An American motivational speaker said last night that he regretted past statements in which he referred to homosexuality as a “sickness” and to gays as “an inferior being”.
James Small said that comments he had made about homosexuality in a series of online videos do not reflect his feelings today.
“That’s five years ago,” Mr Small said. “I’ve done a lot of research and studying, and talked to my friends and family who are gay.
“I’m old enough, smart enough to know that first you got to know what the hell you don’t know. And then you got to get to know people.
“My position on that issue is not the same as it was then because I understand a hell of a lot more now than I did then.”
Mr Small, who spoke with firebrand activist Ayo Kimathi at a controversial event in 2015, will return to the island for a lecture titled “Healing Thyself Through Knowing Thyself” at the Liberty Theatre on September 22.
Mr Small, a former professor at City University of New York, said in an interview that publishes today in The Royal Gazette’s Lifestyle section that his talk will focus on “spirituality and reality”. Videos posted on YouTube show Mr Small and Mr Kimathi discussing homosexuality within the black community, with Mr Small expressing views similar to comments made by Mr Kimathi that landed him on the stop list four years ago.
In one video, Mr Small called homosexuality a “sickness”. He added: “You’re talking about an inferior being.”
Mr Small went on to say that “the culture of homosexuality is fundamentally the European culture”.
He also discussed adoption of children by gay couples in a video named “Homosexual Agenda Attacks African Studies Agenda”.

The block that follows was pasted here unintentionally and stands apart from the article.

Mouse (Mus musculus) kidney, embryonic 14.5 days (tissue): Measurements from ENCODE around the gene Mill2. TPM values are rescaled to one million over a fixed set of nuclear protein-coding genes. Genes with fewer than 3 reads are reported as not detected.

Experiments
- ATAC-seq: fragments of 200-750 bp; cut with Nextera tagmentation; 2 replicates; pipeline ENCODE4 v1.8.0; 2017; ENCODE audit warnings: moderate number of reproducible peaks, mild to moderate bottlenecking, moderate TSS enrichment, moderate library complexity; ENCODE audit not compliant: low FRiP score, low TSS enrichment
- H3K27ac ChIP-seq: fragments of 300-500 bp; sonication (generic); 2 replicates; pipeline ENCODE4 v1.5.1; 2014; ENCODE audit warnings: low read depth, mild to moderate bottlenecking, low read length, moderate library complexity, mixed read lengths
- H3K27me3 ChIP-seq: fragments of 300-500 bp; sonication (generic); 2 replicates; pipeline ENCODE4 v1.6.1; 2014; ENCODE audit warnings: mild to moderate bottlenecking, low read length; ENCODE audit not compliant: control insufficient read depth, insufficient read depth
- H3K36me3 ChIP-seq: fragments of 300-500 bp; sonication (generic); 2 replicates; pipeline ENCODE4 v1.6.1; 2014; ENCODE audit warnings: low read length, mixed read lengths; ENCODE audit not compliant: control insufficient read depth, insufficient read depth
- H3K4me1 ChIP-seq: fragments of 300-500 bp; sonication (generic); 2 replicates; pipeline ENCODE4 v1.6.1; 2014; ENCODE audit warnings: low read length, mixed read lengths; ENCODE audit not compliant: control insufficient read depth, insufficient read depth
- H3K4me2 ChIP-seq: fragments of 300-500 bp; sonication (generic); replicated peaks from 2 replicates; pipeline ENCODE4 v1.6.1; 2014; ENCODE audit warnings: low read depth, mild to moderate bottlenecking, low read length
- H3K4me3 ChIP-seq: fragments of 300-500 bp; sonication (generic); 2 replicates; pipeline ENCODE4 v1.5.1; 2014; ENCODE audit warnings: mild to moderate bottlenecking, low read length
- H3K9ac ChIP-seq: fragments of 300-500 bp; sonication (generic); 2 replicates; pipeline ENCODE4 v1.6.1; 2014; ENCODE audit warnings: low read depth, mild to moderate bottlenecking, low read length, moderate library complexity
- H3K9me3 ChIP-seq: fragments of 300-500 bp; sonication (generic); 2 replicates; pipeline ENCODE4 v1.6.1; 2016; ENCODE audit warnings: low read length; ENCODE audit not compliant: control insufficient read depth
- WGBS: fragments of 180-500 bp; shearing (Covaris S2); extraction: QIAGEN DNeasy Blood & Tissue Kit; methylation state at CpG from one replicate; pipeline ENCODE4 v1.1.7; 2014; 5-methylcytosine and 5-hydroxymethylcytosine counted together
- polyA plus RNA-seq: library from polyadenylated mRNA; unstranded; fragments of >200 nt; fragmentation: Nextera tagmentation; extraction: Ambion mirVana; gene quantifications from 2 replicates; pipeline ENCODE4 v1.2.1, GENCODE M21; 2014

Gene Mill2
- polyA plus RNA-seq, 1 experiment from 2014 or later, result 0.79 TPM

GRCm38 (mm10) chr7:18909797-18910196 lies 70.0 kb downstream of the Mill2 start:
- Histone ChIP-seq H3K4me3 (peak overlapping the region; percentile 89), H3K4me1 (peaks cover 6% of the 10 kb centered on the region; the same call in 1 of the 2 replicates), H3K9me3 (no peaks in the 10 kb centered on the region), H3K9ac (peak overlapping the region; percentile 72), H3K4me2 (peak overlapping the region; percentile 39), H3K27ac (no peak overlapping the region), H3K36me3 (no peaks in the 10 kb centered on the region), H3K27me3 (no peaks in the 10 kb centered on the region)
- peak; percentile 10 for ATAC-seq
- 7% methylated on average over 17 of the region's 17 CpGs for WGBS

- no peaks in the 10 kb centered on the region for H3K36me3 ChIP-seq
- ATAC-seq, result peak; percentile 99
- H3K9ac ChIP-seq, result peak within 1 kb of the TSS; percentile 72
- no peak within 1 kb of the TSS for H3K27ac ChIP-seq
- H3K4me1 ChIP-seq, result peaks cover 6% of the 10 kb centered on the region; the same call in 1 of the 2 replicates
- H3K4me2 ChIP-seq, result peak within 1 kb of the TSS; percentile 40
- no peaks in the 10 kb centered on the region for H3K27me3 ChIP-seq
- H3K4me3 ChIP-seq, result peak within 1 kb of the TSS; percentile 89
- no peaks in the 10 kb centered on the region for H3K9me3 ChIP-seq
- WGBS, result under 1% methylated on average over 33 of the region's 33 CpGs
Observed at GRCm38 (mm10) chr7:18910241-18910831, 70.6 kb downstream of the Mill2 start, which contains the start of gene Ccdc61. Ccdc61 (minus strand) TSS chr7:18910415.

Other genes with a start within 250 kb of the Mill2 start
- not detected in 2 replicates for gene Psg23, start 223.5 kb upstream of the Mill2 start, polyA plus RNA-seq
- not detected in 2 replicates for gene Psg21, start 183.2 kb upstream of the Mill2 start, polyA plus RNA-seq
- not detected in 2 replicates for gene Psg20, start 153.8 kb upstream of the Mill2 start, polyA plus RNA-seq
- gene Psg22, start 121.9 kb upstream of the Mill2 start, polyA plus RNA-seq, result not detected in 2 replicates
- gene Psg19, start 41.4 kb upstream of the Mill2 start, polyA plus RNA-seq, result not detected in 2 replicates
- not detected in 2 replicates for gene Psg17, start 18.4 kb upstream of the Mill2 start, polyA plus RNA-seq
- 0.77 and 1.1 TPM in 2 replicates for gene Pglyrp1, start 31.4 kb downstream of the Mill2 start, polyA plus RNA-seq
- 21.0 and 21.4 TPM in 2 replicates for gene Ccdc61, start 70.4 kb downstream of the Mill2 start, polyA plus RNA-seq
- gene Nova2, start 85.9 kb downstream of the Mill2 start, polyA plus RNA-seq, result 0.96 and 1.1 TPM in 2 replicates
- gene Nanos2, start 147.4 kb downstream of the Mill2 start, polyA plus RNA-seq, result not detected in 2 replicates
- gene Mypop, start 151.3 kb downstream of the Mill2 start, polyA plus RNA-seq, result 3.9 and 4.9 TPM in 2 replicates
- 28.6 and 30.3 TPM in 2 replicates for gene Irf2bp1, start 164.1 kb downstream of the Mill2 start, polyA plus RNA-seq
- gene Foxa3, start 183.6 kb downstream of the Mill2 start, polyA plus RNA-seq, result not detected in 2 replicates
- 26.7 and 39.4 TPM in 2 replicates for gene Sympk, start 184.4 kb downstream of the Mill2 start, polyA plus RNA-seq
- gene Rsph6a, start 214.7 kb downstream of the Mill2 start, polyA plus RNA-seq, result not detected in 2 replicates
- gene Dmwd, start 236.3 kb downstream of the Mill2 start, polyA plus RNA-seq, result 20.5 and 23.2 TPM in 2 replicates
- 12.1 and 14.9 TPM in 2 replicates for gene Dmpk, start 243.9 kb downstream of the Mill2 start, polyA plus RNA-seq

Mr Small said: “How can a homosexual raise a normal, non-homosexual child? You’re a paedophile.
“You had to go out, and search out, and hide to find your victims — now you got your victim as your son and your daughter.”
In another video, “Arab Homosexual Assault on Afrikan People”, Mr Small described homosexuality “as a weapon in the arsenal of the white supremacist in his effort to commit genetic annihilation of the black family and the black race”.
He later used the word “cracker” to describe white people and “f****t to describe gays in the video. The four videos were posted in May 2015.
Mr Small said last night that his comments were not “sensitive or appropriate”.
He added: “I regret those things.”
Mr Small said: “I’m not against homosexuality, because that’s somebody else’s way of life.
“I can’t tell them how to live their life and I don’t want them to tell me how to live mine.
“It’s as simple as that. I will not disrespect that person and I would hope that person wouldn’t disrespect me.”
Mr Kimathi, an American known as the Irritated Genie, was placed on Bermuda’s stop list by Michael Fahy, then the home affairs minister in the former One Bermuda Alliance government, over comments he made at the Liberty Theatre, which included describing homosexuality as a cancer that originated from white Europeans.
He said at the event: “We don’t agree with homosexuality, we don’t agree with paedophile, none of this European ‘white sex’ stuff that we talked about. We ain’t with that. We are not even negotiating with it.”
Ian Kawaley, then the Chief Justice, upheld Mr Fahy’s decision and called Mr Kimathi’s presentation an “unfiltered message of hate”.
Latoya Bridgewater, the host of the Liberty Theatre event this month, declined to comment about Mr Small before his presentation.
Wayne Caines, the Minister of National Security, who is responsible for immigration, was asked if he was aware of Mr Small’s visit and whether he supported him coming to Bermuda, given statements he had made in the past.
Mr Caines did not respond by press time yesterday.
Mr Small will speak alongside Mwalimu Melodye Micëre Van Putten, an education consultant, writer and lecturer.
An event flyer invites people to “join us as we dive into the heart of healing by exploring our African-Bermudian history with Mwalimu Melodye Micëre Van Putten and African spirituality with Professor James Small”.
The event includes a two-hour morning lecture component, followed by a four-hour “chat and chew” in the afternoon.